If you made New Year’s resolutions, there’s a good chance one of them has to do with finances or organization. According to About.com, “getting out of debt” and “getting organized” are the seventh and tenth most popular resolutions, respectively.
This article addresses valuable financial tips that will benefit most budgets, whether you’re in debt or not. In doing so, you’ll be able to get better control of your finances by implementing organization into your budget. Consider it a two-for-one.
Assess and Refine Your Budget
This may not seem like new advice, but even if you already have a working budget, it’s worthwhile to look at it with fresh eyes as the year begins. Ask yourself the following questions:
Does my budget support my financial goals?
Take time to write down your financial goals and then build monthly allocations into your budget. While vacations and significant purchases may be on your list, make sure you also establish goals for retirement.
Are my tax needs factored into my budget?
Nobody likes getting a tax bill at the end of the year, but a large refund isn’t necessarily a better alternative. It may feel nice to get a sudden influx of money, but that is money you could be earning interest on as you set it aside to reach your goals faster. Try to find a balance between the two and minimize your refund.
Is my budget written down?
You can do this with apps, spreadsheets, or pen and paper. It doesn’t have to be sophisticated. Just make sure to designate a category for every dollar earned and spent. Don't forget to include expenses such as car tags, oil changes, property taxes, and even Christmas gifts. Make sure no expense is overlooked.
Do I live by my budget?
A budget should be firm enough to keep you on track toward your goals but flexible enough to allow for unexpected expenses. If you get off track, it’s important to get back to the budget right away. Getting off track is a learning opportunity. Use it to assess your budget and see where you might be able to cut back in order to save money for any future, unforeseen events.
This year, don’t just save more, save smart. The point of saving money is to reach financial goals faster. One very easy way to save smart is to put your money where you'll earn a higher interest rate than what you'll typically find with a standard savings account at a bank or credit union. These include money market accounts and certificates of deposit (CDs), which may offer rates several percentage points above a regular savings account.
Contrary to what many think, you don’t have to have a lot of money to start. For example, AG Loan Fund Investment Certificates, begin with a minimum investment of $250.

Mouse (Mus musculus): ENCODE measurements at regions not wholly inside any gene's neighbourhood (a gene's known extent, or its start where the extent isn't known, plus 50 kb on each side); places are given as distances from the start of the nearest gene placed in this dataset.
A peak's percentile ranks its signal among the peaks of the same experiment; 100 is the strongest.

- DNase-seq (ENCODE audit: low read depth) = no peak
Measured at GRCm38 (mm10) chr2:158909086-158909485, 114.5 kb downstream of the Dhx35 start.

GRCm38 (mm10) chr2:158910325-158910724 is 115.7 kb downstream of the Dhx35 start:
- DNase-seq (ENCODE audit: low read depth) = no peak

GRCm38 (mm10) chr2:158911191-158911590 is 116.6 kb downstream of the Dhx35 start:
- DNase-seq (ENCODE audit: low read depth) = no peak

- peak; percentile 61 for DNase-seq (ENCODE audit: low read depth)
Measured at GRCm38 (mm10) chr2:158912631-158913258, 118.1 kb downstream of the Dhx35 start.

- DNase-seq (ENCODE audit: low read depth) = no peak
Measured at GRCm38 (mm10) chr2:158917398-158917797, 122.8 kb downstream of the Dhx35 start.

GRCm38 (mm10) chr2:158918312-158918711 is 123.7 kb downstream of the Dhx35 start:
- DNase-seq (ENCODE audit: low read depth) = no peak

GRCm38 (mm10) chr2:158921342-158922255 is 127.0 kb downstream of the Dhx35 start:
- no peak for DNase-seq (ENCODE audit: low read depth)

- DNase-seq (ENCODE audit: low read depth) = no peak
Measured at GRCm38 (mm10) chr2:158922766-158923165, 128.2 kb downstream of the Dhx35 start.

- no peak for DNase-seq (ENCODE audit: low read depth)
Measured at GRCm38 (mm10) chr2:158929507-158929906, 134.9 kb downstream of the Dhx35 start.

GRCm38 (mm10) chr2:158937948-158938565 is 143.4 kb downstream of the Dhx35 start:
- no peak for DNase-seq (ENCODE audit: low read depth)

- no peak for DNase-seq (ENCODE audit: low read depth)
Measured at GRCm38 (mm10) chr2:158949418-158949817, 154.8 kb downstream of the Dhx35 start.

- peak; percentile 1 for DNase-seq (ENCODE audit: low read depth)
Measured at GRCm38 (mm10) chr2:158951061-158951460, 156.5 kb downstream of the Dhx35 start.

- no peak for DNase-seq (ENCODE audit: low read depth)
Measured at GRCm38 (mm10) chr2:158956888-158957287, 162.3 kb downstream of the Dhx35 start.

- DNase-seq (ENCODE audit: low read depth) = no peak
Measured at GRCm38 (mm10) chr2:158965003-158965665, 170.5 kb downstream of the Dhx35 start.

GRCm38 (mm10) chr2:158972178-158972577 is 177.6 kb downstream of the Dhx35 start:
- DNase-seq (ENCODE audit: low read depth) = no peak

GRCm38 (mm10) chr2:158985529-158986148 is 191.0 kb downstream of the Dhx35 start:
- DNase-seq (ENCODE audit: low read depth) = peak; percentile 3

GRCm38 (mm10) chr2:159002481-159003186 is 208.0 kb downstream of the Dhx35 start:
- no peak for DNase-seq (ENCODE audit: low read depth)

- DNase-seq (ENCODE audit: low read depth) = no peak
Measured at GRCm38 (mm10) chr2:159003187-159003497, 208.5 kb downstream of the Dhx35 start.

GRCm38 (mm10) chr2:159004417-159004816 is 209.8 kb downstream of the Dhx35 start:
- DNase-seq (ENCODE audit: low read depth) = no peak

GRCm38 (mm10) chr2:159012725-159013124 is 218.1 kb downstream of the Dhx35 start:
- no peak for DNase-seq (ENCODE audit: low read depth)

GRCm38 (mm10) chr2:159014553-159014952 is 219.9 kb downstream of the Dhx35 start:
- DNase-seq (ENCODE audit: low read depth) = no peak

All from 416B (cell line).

You can take your investments a step further by setting up a laddering strategy. This approach staggers your investments so they mature at different times. Doing so enables you to take advantage of higher interest rates while maintaining regular accessibility to your funds. This strategy also lets you achieve more consistent earnings in spite of fluctuating interest rates.
Plan for Retirement
Open a Retirement Account.
If you have access to an employer account, such as a 401(k) or 403(b), set one up. Alternatively, you can contribute to an Individual Retirement Arrangement (IRA). There are several different types including Traditional, Roth, and Simplified Employee Pension (SEP), which is a great option for the self-employed.
Make regular contributions
Get an idea of how much you’ll need to save with these easy retirement calculators. Make budget allocations accordingly. The most painless way to save for retirement is to have contributions automatically deducted from your income. You may be pleasantly surprised and find that you don't even miss that money.
Increase your contributions over time.
It’s absolutely okay to start small, but make it your goal to increase the amount little by little. If your employer offers matching contributions, try to build up your amount until you’re taking full advantage of this benefit.
These resolutions will help you build a stable financial future. If you’d like more information about investments and retirement planning, we’re here to help. Call 866.621.1787 to speak with a consultant.
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This information is not legal or tax advice. Information is from sources deemed reliable. Information is subject to error, omission, withdrawal, or change.